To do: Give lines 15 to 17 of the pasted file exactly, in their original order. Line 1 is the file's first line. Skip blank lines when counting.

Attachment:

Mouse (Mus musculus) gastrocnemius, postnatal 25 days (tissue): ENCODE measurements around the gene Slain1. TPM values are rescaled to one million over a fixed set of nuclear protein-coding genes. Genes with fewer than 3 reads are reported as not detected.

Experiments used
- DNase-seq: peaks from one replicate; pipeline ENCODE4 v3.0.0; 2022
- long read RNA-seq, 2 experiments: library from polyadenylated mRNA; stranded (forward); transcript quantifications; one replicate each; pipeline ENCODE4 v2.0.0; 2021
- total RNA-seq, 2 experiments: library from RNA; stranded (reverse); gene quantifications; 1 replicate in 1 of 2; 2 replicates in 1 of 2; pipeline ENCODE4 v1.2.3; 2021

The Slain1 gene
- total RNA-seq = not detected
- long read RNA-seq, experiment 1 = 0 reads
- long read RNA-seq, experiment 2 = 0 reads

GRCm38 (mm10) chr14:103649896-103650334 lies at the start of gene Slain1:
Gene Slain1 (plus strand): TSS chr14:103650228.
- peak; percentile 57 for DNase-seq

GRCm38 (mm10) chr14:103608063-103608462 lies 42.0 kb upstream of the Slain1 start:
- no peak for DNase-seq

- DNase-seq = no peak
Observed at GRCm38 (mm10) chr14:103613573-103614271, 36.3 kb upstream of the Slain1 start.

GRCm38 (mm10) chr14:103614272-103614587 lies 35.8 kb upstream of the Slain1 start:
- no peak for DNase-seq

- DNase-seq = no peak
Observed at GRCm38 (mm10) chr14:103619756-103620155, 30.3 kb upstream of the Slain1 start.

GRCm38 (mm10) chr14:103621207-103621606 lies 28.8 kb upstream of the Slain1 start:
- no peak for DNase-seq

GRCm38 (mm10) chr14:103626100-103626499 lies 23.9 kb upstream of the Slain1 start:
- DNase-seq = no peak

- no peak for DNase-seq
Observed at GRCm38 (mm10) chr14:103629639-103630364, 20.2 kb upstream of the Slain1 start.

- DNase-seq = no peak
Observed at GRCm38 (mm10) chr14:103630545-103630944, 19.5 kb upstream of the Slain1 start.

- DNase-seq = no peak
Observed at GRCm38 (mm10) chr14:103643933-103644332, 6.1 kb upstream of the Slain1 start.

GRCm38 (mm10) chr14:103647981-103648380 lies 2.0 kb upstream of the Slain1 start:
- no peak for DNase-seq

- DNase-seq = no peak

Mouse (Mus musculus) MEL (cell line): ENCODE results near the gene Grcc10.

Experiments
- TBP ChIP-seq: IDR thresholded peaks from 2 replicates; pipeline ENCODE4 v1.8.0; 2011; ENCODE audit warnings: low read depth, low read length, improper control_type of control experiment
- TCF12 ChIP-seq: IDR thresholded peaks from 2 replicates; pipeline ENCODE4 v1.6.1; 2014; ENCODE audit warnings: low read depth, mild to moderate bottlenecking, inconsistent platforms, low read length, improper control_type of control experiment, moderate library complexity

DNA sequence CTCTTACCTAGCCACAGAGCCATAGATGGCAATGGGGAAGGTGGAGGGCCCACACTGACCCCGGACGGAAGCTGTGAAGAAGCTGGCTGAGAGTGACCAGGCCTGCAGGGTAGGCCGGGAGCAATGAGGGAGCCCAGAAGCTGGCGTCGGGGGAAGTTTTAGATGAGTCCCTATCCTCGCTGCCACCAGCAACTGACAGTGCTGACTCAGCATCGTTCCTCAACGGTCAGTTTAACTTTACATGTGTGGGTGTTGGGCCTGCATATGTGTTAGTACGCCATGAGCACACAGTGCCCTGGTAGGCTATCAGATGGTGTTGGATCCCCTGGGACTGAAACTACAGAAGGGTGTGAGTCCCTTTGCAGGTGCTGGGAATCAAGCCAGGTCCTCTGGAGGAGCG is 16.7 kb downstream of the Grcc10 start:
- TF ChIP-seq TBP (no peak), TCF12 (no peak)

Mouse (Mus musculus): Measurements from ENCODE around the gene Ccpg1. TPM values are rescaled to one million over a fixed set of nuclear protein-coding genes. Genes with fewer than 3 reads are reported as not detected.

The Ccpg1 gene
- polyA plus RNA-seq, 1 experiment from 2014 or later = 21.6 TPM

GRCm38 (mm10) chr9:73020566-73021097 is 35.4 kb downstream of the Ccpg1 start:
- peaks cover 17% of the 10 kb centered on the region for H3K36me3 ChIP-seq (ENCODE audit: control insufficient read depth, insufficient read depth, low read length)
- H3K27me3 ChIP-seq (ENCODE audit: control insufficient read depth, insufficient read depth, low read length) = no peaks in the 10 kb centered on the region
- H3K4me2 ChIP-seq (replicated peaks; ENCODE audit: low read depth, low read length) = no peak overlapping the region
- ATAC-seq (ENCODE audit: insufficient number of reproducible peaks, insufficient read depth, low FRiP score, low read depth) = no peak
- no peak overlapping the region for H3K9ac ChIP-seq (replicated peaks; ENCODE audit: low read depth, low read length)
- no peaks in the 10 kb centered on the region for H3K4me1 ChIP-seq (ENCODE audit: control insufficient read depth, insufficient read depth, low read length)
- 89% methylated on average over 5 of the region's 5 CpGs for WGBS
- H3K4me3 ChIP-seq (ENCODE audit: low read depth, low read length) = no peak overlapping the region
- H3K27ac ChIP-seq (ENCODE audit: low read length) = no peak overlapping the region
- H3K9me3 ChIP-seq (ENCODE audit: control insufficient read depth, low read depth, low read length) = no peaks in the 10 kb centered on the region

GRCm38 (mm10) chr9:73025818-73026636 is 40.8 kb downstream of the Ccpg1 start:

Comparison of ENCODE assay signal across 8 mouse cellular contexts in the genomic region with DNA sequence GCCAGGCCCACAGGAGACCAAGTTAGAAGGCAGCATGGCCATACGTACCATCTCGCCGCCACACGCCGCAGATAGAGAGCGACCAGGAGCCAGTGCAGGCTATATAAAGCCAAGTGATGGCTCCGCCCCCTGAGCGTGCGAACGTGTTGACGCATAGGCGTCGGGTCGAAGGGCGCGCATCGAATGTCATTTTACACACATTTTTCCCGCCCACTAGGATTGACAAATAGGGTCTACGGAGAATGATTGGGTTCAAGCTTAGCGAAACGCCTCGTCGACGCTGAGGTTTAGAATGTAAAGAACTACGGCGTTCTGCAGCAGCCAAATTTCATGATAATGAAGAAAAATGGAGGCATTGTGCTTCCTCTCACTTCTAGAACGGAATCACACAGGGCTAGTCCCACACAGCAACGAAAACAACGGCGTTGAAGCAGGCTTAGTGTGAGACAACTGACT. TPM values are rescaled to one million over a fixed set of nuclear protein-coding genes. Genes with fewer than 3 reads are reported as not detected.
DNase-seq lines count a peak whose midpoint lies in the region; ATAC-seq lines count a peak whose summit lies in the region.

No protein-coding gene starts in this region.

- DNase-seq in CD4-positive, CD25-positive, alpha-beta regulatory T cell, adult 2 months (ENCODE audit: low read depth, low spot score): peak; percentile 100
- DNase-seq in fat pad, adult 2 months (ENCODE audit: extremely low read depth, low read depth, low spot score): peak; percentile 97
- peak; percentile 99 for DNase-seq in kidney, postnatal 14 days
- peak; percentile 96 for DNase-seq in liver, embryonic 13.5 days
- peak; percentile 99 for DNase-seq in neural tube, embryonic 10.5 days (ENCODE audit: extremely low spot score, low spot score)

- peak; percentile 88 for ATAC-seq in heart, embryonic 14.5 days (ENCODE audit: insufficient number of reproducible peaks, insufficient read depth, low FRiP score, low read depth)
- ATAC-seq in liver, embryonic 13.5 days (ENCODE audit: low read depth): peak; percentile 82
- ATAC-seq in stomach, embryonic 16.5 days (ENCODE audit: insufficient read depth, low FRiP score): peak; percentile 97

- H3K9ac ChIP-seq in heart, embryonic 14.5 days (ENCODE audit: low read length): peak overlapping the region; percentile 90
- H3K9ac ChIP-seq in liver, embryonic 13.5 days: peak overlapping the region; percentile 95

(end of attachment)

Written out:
- DNase-seq = no peak
Observed at GRCm38 (mm10) chr14:103613573-103614271, 36.3 kb upstream of the Slain1 start.

GRCm38 (mm10) chr14:103614272-103614587 lies 35.8 kb upstream of the Slain1 start: